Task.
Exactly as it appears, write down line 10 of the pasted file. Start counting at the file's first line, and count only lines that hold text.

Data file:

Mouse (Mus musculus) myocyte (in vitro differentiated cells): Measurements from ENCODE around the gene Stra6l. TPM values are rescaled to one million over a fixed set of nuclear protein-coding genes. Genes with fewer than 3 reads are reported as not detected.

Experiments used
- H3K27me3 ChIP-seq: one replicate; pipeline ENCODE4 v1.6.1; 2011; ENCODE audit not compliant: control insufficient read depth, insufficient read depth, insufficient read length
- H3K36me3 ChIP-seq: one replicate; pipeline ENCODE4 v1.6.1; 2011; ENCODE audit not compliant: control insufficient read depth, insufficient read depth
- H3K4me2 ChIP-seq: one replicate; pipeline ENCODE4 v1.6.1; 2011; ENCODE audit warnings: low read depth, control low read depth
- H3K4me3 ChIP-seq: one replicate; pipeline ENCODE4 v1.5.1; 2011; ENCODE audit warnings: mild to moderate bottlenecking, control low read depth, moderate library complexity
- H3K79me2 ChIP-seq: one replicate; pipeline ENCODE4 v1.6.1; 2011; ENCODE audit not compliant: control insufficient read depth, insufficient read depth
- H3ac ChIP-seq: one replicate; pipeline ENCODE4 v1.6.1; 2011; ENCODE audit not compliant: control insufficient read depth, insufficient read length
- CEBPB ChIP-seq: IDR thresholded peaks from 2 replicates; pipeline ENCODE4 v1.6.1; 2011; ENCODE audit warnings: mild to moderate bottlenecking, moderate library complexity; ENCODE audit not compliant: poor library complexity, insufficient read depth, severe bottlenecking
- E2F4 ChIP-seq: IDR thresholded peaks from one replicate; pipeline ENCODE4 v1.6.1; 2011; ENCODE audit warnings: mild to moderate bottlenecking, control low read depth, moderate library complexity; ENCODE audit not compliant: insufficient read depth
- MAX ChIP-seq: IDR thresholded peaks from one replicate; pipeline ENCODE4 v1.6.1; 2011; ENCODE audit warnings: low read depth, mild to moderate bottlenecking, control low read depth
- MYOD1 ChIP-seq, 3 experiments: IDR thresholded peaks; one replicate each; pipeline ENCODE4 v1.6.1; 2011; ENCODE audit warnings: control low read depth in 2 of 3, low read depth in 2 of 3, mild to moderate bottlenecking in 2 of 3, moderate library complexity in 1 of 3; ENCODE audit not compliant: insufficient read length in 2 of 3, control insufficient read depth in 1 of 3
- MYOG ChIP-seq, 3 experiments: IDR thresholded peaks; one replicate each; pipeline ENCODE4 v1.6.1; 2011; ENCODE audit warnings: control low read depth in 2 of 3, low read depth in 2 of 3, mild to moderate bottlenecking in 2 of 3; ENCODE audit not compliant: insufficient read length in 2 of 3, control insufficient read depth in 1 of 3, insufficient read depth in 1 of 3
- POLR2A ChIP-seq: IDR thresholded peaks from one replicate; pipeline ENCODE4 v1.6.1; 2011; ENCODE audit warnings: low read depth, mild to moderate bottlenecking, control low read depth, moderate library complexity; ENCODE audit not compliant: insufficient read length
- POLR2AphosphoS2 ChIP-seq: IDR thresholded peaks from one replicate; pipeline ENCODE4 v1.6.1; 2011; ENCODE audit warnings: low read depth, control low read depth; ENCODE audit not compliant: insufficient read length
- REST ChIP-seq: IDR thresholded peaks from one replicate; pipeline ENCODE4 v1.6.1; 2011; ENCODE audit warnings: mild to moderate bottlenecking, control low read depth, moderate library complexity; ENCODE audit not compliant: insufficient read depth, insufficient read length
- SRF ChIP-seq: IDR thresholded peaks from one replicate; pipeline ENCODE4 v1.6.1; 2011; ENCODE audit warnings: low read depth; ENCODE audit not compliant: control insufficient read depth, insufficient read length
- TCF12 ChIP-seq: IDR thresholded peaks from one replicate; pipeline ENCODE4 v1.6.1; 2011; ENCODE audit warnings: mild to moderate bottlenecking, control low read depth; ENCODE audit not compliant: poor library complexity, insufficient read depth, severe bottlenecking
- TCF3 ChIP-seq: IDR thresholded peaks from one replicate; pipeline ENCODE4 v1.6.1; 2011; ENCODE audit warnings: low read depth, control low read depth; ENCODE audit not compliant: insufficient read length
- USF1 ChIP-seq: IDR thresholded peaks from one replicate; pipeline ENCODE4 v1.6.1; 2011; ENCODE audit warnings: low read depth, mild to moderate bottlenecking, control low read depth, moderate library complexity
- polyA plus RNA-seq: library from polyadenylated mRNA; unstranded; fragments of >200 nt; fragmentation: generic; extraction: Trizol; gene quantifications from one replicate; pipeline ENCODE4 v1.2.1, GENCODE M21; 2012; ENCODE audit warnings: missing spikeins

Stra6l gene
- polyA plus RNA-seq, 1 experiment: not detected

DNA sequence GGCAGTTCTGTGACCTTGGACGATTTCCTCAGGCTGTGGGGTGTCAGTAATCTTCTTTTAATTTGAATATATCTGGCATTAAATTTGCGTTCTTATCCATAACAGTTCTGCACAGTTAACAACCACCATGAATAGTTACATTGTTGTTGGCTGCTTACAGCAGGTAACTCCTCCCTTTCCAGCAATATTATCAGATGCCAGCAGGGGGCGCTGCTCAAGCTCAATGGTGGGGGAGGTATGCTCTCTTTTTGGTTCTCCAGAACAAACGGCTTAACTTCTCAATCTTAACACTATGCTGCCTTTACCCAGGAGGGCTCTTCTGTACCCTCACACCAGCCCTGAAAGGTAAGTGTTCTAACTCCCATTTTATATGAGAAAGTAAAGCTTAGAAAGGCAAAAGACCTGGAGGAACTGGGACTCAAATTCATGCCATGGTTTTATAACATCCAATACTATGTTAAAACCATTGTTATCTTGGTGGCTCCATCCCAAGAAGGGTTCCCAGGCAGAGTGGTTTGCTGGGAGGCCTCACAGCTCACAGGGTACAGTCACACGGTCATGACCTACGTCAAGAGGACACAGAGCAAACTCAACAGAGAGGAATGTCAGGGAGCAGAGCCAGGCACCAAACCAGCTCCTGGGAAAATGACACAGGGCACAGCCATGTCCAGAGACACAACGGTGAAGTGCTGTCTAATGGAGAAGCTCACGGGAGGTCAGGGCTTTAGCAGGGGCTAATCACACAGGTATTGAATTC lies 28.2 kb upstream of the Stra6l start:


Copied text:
- E2F4 ChIP-seq: IDR thresholded peaks from one replicate; pipeline ENCODE4 v1.6.1; 2011; ENCODE audit warnings: mild to moderate bottlenecking, control low read depth, moderate library complexity; ENCODE audit not compliant: insufficient read depth